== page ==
Advertisement
 
YOU ARE HERE: LAT HomeCollectionsNokia

Nokia posts $1-billion quarterly loss, considers selling patents

July 19, 2012|By Salvador Rodriguez
  • Nokia, which just cut the price of the Lumia 900 in half, reported a $1-billion operating loss in the second quarter.
Nokia, which just cut the price of the Lumia 900 in half, reported a $1-billion… (Frederic J. Brown / AFP/Getty…)

Nokia's bad run continues as the Finnish phone company reported a $1-billion operating loss in 2012 second quarter.

The company, which has been laying off thousands of employees and shutting down various facilities, also posted a $1.73-billion net loss. It managed to bring in more than $9 billion in revenue, but the company continues to hurt.

Nokia met analysts' expectations and sold 4 million units of its flagship phone, the Lumia 900, but after it was announced the phone will not be able to update to the next version of Windows Phone, the company had to cut its price in half. It only sold 600,000 phones in the U.S.

Overall, Nokia's sales of smartphones were down 14% compared to 2011. Feature phone sales, though, increased 4% from last year and the first quarter. Those sales added up to 73 million feature phones sold.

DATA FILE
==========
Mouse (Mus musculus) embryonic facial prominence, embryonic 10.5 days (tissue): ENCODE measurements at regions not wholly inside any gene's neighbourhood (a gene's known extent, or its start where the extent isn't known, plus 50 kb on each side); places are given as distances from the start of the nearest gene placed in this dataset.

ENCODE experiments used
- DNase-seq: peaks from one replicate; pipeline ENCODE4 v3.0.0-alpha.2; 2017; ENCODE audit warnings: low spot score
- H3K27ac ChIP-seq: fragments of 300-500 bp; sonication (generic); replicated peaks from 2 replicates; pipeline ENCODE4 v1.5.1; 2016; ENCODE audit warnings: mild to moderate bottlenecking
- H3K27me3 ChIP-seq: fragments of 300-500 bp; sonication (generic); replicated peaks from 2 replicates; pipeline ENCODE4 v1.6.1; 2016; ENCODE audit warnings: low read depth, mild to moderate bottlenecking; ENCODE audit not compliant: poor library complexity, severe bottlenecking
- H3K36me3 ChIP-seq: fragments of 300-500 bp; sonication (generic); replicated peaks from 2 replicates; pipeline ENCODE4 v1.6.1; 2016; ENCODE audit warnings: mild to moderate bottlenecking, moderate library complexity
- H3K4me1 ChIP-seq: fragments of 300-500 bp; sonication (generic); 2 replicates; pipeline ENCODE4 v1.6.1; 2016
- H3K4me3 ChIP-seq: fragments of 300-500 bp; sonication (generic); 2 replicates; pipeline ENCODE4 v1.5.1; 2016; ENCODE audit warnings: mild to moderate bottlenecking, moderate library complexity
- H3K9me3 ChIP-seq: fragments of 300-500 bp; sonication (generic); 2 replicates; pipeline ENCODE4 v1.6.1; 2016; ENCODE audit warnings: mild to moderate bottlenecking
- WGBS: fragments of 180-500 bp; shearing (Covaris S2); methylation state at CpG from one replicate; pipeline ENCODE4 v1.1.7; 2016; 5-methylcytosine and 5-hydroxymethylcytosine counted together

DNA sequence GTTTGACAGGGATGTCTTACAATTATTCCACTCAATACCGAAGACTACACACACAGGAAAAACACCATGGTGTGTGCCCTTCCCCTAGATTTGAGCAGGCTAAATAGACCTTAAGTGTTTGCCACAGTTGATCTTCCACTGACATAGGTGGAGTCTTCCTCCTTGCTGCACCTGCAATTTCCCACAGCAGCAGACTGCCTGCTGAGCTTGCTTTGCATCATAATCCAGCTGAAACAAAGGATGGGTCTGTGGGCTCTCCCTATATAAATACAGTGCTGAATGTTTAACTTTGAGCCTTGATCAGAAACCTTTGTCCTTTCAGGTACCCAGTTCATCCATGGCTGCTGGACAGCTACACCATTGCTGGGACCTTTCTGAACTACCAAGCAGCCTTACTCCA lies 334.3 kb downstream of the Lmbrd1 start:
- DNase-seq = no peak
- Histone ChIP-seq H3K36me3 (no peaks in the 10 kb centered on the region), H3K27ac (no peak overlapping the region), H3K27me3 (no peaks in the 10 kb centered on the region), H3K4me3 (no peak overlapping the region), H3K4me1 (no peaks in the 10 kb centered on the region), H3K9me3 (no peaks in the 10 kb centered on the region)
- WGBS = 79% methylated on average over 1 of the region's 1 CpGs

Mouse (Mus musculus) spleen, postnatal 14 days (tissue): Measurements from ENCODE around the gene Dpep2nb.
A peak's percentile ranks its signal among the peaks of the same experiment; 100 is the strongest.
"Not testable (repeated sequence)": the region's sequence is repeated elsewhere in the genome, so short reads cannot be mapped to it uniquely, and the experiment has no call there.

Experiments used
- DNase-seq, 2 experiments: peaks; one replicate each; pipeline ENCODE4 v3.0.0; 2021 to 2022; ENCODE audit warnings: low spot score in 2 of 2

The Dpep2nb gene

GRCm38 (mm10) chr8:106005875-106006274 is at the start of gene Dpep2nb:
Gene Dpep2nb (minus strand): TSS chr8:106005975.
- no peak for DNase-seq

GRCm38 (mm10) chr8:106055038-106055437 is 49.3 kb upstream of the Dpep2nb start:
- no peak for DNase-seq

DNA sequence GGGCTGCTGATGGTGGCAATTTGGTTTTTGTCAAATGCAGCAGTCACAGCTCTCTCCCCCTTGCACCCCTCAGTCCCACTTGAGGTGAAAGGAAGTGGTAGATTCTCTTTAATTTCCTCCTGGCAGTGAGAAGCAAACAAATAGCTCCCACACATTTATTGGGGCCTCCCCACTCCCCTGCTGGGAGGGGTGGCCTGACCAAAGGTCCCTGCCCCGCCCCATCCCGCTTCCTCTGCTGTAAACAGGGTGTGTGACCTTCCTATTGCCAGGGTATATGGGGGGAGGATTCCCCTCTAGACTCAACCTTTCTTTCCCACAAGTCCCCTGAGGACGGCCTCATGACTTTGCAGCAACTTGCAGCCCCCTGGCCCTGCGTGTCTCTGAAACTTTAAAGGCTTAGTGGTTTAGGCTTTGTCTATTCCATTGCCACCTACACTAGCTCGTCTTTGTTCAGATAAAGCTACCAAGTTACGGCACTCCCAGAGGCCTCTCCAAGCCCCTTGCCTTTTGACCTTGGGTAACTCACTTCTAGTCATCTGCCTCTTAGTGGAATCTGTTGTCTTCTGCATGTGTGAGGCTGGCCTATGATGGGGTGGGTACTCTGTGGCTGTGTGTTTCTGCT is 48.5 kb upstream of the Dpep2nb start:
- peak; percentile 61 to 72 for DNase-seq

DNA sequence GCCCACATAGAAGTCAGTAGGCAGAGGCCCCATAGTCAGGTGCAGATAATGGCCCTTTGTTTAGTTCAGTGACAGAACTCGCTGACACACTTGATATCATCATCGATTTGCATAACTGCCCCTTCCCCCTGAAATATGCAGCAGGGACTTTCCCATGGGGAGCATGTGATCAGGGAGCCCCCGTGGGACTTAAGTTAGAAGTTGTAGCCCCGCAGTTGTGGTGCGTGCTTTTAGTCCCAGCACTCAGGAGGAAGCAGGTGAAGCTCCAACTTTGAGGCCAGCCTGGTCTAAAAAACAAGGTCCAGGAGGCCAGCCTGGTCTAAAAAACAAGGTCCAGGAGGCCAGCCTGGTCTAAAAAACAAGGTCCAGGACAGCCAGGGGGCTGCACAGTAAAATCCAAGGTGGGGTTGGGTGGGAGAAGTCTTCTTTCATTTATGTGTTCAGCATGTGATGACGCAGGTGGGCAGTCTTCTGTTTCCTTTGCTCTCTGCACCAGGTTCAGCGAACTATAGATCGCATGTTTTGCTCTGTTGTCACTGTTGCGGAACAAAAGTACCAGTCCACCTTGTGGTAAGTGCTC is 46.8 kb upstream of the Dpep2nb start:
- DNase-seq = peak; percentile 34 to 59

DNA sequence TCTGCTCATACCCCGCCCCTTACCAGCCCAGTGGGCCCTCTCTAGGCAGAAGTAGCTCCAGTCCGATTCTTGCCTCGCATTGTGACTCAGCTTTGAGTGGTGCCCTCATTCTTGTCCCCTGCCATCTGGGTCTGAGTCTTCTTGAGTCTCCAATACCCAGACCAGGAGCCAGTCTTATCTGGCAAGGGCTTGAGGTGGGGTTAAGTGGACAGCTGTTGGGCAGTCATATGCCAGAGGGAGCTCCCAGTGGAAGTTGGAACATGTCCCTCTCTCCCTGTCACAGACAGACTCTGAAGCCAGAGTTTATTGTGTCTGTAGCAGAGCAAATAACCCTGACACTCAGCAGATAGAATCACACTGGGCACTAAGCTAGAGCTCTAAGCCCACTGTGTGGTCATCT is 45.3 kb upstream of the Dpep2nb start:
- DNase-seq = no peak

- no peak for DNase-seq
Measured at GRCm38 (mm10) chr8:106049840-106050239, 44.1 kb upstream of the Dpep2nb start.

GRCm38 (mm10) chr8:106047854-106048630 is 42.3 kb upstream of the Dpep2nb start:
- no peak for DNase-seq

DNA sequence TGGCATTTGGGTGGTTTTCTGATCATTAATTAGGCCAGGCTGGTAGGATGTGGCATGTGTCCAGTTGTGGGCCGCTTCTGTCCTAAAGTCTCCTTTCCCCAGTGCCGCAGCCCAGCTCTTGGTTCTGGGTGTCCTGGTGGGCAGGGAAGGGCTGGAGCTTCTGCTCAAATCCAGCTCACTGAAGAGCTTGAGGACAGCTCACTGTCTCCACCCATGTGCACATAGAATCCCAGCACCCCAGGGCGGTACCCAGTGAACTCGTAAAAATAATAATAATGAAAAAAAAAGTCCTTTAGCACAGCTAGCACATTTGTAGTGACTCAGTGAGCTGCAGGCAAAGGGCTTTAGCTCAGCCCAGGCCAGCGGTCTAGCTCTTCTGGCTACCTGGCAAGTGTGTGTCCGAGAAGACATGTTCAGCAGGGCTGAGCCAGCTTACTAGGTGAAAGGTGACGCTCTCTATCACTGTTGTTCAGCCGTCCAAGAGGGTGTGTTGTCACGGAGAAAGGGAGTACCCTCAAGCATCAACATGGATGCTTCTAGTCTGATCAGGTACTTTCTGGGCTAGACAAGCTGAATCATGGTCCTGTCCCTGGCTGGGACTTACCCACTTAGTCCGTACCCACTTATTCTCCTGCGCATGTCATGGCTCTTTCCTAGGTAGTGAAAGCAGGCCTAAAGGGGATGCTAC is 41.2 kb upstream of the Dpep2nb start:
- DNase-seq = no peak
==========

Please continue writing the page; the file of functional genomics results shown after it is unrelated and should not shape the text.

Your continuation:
And as Nokia tries to position itself for a turnaround, a new report says CEO Stephen Elop is considering selling some of the company's patents, which are worth $6 billion -- the bulk of the company.

Elop, who is quoted in the Wall Street Journal as wondering what might have been had these patents landed on Nokia phones, said the company may have to sell some of the patents in order to raise cash.

"We may decide there could be elements of it that could be sold off, turned into more immediate cash for us — which is something that is important when you're going through a turnaround," Elop said, according to the Journal. 

ALSO:

Nokia cuts Lumia 900 price in half

Nokia patents a tattoo that vibrates when you get a call

After Windows Phone 8 announcement, Nokia sales estimates cut

Follow Salvador Rodriguez on Facebook, Twitter or Google+

Advertisement
Los Angeles Times Articles
|
|
|